While most people shy away from snakes, shoppers were only too happy to slither up to animal rights campaigner Ashley Fruno after she covered herself in green and gold paint to look like a reptile.
Wearing only matching underwear, Fruno stood outside the Tsim Sha Tsui store of luxury brand Hermes yesterday carrying bilingual signs reading "Animals suffer for exotic skins" as locals and tourists stopped, stared and took photos. "This is a provocative and fun way to bring awareness [to the cruel treatment of reptiles for their skins], and it works," said Fruno, a long-serving campaigner with People for the Ethical Treatment of Animals (Peta).
Her previous stunts have included dressing up as a mermaid to protest against fishing and walking around with only a banner reading "I'd rather go naked than wear fur" to cover her modesty.
Fruno said Peta had been writing to Hermes since 2010 asking the French luxury goods giant to stop selling products made out of exotic animal skins.
Companies such as H&M and Victoria's Secret agreed to stop selling products made from the skins of snakes and crocodiles, but Fruno said Hermes ignored the protests.
"I hate doing this - if we could negotiate without doing this, we'd do it," said Fruno. She said Peta would always seek to negotiate first, and would only resort to demonstrations when the other party refused to talk.
Peta Asia-Pacific had contacted more than a dozen brands regarding exotic skins, she said.
A Peta investigation into reptile farms in Indonesia found that the animals were skinned in extremely cruel ways. One of them involved pumping snakes full of water while the animals were still conscious to separate the skin from internal organs, then pulling off the skin while the reptile was still alive.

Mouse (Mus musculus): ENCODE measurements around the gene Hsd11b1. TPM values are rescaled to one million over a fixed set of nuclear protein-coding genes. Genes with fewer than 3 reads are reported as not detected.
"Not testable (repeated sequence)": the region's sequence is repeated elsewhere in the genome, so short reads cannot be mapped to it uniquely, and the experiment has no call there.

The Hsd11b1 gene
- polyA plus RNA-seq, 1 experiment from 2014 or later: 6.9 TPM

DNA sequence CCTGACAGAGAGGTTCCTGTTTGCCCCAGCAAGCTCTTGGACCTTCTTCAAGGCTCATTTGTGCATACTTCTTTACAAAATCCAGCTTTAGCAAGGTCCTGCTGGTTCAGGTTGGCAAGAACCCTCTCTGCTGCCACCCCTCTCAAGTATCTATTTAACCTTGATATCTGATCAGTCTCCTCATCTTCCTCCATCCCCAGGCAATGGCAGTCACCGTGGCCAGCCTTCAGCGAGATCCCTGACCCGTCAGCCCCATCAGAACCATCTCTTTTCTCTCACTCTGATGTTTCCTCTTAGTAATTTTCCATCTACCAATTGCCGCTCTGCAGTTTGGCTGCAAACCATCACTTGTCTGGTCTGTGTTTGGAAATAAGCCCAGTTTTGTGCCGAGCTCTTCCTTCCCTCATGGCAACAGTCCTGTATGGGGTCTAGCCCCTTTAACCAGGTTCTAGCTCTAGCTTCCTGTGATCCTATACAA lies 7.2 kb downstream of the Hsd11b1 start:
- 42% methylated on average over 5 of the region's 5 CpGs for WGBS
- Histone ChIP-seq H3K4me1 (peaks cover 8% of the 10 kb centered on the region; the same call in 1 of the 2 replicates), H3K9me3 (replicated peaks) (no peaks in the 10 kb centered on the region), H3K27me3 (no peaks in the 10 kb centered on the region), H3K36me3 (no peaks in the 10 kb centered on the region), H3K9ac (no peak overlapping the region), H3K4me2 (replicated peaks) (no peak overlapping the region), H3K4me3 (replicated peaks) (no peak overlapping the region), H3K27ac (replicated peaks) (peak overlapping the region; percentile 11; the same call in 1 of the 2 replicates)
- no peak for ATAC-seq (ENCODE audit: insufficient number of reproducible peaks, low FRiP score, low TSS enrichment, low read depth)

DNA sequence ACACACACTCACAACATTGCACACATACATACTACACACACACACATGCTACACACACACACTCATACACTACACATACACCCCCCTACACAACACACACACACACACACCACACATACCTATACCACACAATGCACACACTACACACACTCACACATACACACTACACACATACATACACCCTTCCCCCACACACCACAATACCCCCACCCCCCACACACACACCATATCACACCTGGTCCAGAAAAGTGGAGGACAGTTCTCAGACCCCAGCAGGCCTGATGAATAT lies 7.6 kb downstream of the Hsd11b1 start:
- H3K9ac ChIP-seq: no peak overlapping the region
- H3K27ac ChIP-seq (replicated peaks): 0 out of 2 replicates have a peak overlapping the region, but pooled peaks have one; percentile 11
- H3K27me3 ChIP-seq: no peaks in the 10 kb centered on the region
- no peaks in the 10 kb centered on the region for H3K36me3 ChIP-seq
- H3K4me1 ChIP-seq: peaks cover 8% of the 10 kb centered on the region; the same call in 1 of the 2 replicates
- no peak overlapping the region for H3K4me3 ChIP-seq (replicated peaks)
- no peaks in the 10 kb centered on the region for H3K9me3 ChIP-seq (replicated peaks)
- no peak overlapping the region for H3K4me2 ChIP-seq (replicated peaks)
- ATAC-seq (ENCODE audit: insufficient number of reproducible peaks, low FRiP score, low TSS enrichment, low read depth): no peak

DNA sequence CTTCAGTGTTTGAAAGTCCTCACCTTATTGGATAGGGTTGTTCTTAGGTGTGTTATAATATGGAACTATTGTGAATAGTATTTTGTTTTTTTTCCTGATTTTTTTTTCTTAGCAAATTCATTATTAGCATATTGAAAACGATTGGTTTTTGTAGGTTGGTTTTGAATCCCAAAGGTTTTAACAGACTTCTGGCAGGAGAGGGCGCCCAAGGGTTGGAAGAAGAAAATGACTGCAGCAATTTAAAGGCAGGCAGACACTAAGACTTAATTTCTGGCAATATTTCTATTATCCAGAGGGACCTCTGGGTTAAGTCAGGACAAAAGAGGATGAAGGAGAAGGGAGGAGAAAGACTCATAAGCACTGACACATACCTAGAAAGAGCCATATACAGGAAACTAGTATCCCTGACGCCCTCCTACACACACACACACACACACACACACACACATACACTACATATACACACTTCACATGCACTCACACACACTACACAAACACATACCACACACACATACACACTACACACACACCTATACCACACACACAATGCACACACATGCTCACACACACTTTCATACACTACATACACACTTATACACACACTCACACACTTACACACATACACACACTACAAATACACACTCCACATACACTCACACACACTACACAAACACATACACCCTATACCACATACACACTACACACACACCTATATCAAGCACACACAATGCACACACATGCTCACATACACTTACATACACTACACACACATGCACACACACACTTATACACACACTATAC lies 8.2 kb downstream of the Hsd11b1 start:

"We have done this same protest in other places, like Thailand, Taiwan and Macau," Fruno said. "We hope to let people know what cruelty lies behind some of the leather and exotic-skin products they buy."
Fruno said Peta would continue to campaign against exotic-skin products and would continue to target Hermes.
She said: "Hermes is a leader in the fashion industry. We hope that they can take the step, and hopefully other brands will follow," she said.
Many shoppers supported the cause. A woman from Guangzhou, who had her picture taken with Fruno, said: "I don't buy [exotic-skin] products any more."
And Karen Lei, who was passing by with her daughter, said: "I think this mode of protest is very acceptable - she is not naked, and actually still looks very pretty and presentable. Their message is clear and respectable."
Student Louisa Lee, 20, said she could not afford products made from exotic skins even if she wanted to.
She added: "I think the skinning is very cruel and very violent. Besides, we're students and we can't afford such expensive goods anyway."
A spokeswoman for Hermes declined to comment on the protest.